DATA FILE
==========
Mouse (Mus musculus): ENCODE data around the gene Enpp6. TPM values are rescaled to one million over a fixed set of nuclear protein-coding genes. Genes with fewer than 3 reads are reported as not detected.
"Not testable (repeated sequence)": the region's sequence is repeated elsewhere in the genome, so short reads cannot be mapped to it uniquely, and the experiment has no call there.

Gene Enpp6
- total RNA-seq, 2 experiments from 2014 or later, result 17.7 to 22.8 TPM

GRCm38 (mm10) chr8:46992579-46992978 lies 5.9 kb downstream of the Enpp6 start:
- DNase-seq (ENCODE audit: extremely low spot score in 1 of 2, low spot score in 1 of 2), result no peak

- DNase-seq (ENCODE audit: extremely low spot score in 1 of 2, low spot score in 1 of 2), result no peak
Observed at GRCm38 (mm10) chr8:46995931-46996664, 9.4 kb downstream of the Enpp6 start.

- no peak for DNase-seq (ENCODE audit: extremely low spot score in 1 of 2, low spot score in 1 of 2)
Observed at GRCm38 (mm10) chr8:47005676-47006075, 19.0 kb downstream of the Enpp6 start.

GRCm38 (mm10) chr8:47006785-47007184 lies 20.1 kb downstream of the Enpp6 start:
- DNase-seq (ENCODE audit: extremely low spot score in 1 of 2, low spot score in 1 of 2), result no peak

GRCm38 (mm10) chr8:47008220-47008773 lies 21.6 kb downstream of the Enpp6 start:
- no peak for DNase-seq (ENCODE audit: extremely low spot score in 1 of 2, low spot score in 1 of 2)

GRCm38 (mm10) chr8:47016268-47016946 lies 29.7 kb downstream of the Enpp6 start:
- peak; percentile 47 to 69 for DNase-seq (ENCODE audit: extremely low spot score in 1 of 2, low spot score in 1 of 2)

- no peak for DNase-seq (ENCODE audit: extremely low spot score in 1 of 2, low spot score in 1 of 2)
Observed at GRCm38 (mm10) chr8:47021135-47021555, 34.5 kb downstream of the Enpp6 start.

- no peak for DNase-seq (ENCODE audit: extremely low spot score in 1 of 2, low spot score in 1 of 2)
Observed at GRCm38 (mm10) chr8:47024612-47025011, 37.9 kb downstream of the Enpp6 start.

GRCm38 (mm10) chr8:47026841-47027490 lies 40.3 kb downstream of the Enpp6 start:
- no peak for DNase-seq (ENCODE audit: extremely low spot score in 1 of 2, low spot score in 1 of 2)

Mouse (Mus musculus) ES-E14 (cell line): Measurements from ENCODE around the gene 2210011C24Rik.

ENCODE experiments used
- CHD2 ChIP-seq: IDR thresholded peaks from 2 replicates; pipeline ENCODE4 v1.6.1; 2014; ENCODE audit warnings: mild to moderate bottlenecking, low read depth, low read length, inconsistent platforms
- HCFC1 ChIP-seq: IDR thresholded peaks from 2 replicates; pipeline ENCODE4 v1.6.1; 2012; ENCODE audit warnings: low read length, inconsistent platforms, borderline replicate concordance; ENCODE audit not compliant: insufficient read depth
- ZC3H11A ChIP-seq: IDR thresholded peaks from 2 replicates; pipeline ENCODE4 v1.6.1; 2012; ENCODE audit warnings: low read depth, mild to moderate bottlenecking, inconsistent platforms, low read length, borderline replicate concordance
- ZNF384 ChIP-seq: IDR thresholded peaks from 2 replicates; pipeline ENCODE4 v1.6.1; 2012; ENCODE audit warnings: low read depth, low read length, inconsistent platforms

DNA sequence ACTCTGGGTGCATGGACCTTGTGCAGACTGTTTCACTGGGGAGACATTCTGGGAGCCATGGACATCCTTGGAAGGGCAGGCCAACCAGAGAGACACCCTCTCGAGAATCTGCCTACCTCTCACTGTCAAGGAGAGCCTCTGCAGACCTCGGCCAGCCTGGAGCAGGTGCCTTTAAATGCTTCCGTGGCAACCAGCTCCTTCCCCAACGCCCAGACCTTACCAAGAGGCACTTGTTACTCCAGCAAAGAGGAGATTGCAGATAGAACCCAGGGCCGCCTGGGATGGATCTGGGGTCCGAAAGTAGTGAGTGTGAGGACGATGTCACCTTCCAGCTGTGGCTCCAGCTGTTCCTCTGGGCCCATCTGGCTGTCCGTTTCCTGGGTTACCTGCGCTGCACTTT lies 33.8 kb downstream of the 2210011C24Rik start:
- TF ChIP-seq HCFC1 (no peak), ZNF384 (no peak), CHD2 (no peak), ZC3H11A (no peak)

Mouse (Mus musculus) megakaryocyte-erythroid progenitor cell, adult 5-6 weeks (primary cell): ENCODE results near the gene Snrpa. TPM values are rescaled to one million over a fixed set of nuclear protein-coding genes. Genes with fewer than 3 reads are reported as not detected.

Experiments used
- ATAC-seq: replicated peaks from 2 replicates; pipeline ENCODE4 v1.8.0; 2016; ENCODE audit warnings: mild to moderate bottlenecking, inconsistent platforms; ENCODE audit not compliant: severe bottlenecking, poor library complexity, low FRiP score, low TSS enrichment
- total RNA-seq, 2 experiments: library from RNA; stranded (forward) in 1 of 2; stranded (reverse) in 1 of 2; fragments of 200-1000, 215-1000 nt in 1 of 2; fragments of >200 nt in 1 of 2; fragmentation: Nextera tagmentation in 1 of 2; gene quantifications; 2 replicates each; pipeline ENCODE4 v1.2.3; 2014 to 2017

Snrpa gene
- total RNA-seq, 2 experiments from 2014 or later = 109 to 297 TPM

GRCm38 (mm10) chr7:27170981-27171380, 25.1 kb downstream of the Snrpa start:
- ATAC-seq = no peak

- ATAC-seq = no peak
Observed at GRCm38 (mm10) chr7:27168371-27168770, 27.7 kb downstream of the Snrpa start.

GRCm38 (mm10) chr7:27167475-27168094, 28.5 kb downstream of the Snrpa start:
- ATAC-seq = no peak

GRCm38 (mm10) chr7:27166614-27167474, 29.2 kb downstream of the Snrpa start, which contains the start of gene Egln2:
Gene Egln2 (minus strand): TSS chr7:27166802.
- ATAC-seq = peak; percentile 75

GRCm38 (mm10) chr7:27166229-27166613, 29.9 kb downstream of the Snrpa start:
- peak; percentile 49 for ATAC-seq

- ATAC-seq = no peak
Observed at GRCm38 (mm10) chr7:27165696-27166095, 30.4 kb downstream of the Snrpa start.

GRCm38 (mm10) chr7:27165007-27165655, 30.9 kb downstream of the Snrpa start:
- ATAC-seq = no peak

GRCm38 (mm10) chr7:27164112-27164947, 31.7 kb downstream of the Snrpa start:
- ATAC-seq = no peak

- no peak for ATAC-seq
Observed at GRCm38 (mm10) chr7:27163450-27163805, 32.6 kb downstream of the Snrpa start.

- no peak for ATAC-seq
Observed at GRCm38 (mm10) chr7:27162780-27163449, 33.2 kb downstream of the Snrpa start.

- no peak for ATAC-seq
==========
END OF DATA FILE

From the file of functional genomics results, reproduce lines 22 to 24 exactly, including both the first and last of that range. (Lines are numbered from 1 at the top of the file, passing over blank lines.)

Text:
- no peak for DNase-seq (ENCODE audit: extremely low spot score in 1 of 2, low spot score in 1 of 2)

Mouse (Mus musculus) ES-E14 (cell line): Measurements from ENCODE around the gene 2210011C24Rik.

ENCODE experiments used